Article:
In Pakistan, we often lament the dilapidated state of our physical infrastructure and chronic power outages. It is commonly pointed out that upgrading and modernising the infrastructure, and adding more energy to our national grid would attract more investment. However, according to the World Economic Forum’s Global Competitiveness Index, the five most challenging issues for doing business in Pakistan are corruption, tax rates, political instability, crime, and an inefficient government bureaucracy. The availability of infrastructure is quite low in this list. It implies that there is a need to specifically focus on addressing these ‘soft’ but vital issues of governance.

To demonstrate the critical role of these soft factors, let me share with you some further data. A think tank and a business organisation recently developed a Belt and Road Index. Out of the total 67 countries participating in the BRI, Pakistan was ranked the 11th least attractive country. The index has been developed using reliable and internationally-recognised data sources. The index is classified into six categories: economic potential, demographic advantage, infrastructural development, institutional effectiveness, market accessibility, and resilience to natural disasters.

Among these six parameters, Pakistan’s performance is the worst in terms of institutional effectiveness. Among South Asian countries, its score is better only than that of war-torn Afghanistan. Although Pakistan has enormous potential in view of its geographical location and demographic potential, and physical infrastructure is also thriving, institutional apathy and inefficiency are no secrets.

In many ways, we must learn from others. For example, besides visiting the Chinese consulate, I had to visit the US consulate in Frankfurt and UK Visa Application Centre in Dusseldorf during the last several months. Before visiting any of these visa centres, all applicants are required to book an online appointment on a specific date as per their own convenience and availability of free spaces. This practice regulates the flow of customers and saves their precious time. In contrast, applicants who want to apply for Pakistani passports must visit the Consulate of Pakistan in Frankfurt from 9am to 12am and there is no option of booking a particular time slot.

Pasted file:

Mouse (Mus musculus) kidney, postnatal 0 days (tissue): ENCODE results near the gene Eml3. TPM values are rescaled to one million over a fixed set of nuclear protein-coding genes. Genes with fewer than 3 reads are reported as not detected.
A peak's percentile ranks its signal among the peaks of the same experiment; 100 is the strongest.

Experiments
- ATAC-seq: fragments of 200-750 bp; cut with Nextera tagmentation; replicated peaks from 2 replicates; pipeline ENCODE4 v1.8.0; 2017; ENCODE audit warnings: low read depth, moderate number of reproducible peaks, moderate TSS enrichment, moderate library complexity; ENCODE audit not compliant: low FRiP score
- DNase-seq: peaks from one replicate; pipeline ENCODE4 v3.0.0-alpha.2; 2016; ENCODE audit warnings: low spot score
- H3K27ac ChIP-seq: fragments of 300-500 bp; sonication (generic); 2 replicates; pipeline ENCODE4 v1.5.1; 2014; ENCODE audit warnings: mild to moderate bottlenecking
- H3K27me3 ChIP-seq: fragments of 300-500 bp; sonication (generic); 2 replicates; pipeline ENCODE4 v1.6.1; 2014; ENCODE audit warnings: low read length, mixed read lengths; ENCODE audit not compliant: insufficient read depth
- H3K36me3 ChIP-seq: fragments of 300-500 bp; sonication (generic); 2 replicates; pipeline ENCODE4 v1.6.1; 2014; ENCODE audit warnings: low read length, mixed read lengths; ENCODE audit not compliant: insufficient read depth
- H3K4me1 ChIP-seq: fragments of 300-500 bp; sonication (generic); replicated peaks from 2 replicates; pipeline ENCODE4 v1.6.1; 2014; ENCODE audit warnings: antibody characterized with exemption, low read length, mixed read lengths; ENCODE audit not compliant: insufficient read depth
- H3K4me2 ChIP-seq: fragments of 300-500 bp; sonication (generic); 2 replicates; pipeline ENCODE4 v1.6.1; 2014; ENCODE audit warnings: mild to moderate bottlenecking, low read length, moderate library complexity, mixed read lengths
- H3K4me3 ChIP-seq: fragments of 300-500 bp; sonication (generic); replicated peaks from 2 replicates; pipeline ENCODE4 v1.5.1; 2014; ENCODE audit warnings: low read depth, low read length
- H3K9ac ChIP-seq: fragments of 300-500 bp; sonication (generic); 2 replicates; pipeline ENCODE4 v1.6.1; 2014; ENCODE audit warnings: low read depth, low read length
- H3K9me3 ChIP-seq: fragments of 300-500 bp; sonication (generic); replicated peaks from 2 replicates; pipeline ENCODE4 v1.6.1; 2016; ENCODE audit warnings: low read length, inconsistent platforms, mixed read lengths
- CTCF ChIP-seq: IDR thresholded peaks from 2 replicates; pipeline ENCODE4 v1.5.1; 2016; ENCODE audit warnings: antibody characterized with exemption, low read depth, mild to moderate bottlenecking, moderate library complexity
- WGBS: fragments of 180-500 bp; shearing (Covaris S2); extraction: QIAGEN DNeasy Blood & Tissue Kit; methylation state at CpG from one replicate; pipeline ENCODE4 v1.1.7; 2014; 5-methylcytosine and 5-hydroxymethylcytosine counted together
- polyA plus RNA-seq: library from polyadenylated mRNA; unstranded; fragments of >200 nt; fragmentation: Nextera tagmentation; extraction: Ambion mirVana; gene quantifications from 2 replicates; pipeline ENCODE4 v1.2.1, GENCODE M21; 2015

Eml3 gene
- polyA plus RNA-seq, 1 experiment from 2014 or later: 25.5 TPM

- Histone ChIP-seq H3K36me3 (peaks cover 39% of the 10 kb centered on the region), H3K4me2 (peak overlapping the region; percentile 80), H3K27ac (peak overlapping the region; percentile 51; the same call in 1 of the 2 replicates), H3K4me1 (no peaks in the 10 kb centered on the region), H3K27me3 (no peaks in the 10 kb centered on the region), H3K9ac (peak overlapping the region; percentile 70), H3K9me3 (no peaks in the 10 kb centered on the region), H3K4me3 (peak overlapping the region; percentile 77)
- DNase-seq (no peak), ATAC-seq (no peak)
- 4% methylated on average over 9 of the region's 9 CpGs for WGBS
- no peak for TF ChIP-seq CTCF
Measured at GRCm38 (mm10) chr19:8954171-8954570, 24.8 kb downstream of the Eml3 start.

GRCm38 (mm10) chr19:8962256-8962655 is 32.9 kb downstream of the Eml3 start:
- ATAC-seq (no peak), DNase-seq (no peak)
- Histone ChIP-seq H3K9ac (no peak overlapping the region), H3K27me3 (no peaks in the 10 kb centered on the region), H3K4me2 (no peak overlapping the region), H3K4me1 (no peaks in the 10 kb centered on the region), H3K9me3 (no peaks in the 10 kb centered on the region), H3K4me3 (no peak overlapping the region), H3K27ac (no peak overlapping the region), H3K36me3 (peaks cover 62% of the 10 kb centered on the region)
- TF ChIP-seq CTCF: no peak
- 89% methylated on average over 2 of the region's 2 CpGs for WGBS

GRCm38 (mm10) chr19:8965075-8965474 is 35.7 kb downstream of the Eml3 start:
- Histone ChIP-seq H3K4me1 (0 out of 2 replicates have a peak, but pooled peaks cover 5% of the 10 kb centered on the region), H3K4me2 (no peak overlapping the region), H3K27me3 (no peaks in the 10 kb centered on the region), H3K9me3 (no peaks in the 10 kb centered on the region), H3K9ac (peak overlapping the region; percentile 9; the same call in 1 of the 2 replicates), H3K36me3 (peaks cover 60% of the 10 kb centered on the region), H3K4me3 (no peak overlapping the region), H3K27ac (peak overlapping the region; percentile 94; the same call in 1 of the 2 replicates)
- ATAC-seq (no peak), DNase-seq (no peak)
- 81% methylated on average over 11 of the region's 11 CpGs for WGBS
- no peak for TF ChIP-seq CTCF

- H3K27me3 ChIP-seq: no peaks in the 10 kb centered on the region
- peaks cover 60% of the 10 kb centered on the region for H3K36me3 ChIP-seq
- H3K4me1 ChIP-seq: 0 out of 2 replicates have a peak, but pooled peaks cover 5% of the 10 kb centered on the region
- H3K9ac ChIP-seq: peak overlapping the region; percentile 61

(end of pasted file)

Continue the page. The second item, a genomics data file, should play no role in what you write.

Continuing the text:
Therefore, when I arrived there recently to apply for my daughter’s passport, a large number of people were already in the queue. I also obtained a token and waited for my turn. While the process took hardly 10 minutes, it took us over two hours to wait for our turn.

The waiting room was also too small. Like me, most people had come along with their families as many applicants were minors. This could be easily avoided if the concerned authorities introduced the online system of booking whereby applicants can reserve their specific time slots and come to the facility during those particular hours. It is just one example of how we can positively use information technology with some modicum of sense to improve our performance and public service delivery.

Multiple factors can fuel national development and attract foreign investment. Of these, institutional effectiveness, in its various forms and at different tiers, is key to keep the national ship sailing smoothly towards its destination.

There is a need for consistent soul-searching, assessment and improvement in governance in light of how other countries have been running the affairs of the state and its institutions. Without fixing issues that pertain to institutional effectiveness and governance, no amount of investment in other sectors will bear fruit.

The writer is a postdoctoralresearch fellow at the GermanDevelopment Institute at Bonn, Germany.